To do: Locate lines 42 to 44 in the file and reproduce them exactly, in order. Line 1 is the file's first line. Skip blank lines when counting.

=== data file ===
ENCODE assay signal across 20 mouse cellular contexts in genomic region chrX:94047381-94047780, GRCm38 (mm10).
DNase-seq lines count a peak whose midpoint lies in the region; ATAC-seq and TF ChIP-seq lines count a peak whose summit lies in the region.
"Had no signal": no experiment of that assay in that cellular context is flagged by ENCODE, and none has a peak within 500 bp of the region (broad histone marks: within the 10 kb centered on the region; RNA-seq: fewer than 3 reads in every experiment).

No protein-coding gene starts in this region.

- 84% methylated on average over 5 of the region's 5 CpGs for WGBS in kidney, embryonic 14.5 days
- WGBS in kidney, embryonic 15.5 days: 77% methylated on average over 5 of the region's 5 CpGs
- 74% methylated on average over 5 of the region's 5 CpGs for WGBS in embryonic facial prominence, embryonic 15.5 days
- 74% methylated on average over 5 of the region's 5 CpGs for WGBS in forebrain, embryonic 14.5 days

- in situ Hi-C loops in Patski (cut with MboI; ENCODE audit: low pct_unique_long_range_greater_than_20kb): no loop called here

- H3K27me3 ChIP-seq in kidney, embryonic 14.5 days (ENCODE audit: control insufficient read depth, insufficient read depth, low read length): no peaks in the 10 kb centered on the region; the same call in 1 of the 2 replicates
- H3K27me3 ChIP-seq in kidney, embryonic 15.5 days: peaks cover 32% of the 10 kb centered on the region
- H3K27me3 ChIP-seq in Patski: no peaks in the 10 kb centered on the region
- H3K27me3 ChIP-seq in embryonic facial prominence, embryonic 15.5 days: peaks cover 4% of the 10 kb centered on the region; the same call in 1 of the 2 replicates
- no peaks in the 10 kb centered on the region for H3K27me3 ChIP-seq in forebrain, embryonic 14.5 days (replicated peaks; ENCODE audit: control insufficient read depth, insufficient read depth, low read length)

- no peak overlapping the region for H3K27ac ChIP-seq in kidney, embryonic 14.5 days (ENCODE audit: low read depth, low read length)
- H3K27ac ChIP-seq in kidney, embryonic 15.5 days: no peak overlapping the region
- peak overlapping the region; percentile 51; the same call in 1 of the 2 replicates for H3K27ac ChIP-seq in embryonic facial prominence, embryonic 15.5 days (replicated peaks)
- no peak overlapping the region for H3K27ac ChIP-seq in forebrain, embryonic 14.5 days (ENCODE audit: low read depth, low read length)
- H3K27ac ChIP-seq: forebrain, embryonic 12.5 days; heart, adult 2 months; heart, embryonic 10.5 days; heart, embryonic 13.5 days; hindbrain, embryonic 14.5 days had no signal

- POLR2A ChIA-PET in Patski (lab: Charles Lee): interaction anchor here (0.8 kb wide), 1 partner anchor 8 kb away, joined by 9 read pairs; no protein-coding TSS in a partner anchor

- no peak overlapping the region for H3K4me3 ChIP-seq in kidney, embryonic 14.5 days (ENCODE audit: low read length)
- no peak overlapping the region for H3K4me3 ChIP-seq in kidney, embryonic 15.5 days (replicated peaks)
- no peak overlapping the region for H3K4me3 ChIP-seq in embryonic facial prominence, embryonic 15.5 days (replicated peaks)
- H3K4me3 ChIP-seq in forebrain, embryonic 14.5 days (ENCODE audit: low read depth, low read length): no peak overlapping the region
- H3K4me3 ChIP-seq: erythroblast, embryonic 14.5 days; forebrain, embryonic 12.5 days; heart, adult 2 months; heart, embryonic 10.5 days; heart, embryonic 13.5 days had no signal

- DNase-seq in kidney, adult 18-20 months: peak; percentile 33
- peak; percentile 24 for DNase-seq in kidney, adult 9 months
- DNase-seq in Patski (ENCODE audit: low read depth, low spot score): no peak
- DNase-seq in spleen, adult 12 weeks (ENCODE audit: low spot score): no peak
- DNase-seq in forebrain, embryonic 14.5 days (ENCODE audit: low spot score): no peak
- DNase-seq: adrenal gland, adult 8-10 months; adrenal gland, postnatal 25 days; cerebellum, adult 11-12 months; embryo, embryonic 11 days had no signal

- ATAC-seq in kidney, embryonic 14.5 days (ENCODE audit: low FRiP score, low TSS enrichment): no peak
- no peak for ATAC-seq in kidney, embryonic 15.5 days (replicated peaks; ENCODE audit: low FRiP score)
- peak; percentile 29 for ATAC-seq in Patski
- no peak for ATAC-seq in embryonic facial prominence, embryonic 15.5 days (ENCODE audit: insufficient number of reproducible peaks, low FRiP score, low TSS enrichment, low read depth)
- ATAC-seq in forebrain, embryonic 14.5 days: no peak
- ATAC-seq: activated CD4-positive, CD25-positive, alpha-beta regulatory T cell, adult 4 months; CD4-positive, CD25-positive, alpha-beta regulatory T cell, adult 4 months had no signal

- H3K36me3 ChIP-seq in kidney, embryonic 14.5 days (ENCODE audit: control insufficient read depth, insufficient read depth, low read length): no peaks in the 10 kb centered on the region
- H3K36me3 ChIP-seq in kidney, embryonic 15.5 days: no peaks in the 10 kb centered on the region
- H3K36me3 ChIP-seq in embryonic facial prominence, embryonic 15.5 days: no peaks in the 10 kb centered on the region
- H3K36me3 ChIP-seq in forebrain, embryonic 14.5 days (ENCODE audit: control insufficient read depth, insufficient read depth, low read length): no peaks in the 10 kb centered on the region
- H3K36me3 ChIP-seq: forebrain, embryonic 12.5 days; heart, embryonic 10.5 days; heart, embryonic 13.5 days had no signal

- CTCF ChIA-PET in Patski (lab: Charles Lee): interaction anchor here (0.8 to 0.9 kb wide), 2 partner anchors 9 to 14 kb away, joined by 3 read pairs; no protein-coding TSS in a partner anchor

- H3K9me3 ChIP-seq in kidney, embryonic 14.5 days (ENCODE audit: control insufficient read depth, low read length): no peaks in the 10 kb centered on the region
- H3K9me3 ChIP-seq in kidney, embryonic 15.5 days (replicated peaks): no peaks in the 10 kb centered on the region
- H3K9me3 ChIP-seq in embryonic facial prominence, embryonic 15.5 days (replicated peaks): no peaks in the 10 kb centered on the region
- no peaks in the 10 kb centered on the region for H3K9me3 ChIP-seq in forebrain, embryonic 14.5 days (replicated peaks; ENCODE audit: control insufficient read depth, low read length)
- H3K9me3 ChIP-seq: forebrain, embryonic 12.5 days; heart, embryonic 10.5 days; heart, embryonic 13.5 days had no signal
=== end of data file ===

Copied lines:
- H3K36me3 ChIP-seq: forebrain, embryonic 12.5 days; heart, embryonic 10.5 days; heart, embryonic 13.5 days had no signal

- CTCF ChIA-PET in Patski (lab: Charles Lee): interaction anchor here (0.8 to 0.9 kb wide), 2 partner anchors 9 to 14 kb away, joined by 3 read pairs; no protein-coding TSS in a partner anchor

- H3K9me3 ChIP-seq in kidney, embryonic 14.5 days (ENCODE audit: control insufficient read depth, low read length): no peaks in the 10 kb centered on the region